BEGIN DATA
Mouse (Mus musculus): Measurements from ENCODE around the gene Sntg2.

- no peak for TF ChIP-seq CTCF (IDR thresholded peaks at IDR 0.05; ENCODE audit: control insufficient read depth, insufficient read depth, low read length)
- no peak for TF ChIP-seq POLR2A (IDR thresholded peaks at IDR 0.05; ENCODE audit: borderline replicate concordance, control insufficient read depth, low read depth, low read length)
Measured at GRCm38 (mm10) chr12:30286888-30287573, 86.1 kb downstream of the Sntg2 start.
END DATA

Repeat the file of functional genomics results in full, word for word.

Mouse (Mus musculus): Measurements from ENCODE around the gene Sntg2.

- no peak for TF ChIP-seq CTCF (IDR thresholded peaks at IDR 0.05; ENCODE audit: control insufficient read depth, insufficient read depth, low read length)
- no peak for TF ChIP-seq POLR2A (IDR thresholded peaks at IDR 0.05; ENCODE audit: borderline replicate concordance, control insufficient read depth, low read depth, low read length)
Measured at GRCm38 (mm10) chr12:30286888-30287573, 86.1 kb downstream of the Sntg2 start.